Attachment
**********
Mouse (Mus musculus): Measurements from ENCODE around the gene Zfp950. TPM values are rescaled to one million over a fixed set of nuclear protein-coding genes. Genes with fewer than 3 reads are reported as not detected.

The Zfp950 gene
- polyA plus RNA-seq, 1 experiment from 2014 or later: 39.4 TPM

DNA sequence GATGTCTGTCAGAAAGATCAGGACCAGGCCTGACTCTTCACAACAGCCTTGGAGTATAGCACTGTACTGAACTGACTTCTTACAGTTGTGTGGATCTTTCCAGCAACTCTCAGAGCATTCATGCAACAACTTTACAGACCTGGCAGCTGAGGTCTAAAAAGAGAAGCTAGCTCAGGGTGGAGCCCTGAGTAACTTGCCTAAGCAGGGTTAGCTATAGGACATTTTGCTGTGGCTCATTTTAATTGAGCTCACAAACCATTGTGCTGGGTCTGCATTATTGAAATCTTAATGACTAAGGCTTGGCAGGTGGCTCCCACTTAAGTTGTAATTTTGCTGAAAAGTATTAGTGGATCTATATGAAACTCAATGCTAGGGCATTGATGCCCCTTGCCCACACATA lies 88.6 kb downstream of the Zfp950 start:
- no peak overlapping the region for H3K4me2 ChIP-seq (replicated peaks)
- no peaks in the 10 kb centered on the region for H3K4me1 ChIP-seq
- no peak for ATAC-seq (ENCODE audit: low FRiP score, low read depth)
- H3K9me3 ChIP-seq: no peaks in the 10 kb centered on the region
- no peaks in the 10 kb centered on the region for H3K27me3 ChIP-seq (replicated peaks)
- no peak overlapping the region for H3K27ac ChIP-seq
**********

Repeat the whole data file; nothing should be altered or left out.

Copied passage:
Mouse (Mus musculus): Measurements from ENCODE around the gene Zfp950. TPM values are rescaled to one million over a fixed set of nuclear protein-coding genes. Genes with fewer than 3 reads are reported as not detected.

The Zfp950 gene
- polyA plus RNA-seq, 1 experiment from 2014 or later: 39.4 TPM

DNA sequence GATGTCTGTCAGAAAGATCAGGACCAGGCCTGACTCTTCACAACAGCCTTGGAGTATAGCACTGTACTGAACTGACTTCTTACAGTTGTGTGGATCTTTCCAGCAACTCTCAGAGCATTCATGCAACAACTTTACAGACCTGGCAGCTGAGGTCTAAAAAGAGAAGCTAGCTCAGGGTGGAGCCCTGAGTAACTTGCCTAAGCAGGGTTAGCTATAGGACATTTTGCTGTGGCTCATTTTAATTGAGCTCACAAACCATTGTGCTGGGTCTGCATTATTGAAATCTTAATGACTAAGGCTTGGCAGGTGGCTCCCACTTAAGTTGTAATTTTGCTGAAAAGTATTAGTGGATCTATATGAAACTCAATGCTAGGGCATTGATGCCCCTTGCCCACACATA lies 88.6 kb downstream of the Zfp950 start:
- no peak overlapping the region for H3K4me2 ChIP-seq (replicated peaks)
- no peaks in the 10 kb centered on the region for H3K4me1 ChIP-seq
- no peak for ATAC-seq (ENCODE audit: low FRiP score, low read depth)
- H3K9me3 ChIP-seq: no peaks in the 10 kb centered on the region
- no peaks in the 10 kb centered on the region for H3K27me3 ChIP-seq (replicated peaks)
- no peak overlapping the region for H3K27ac ChIP-seq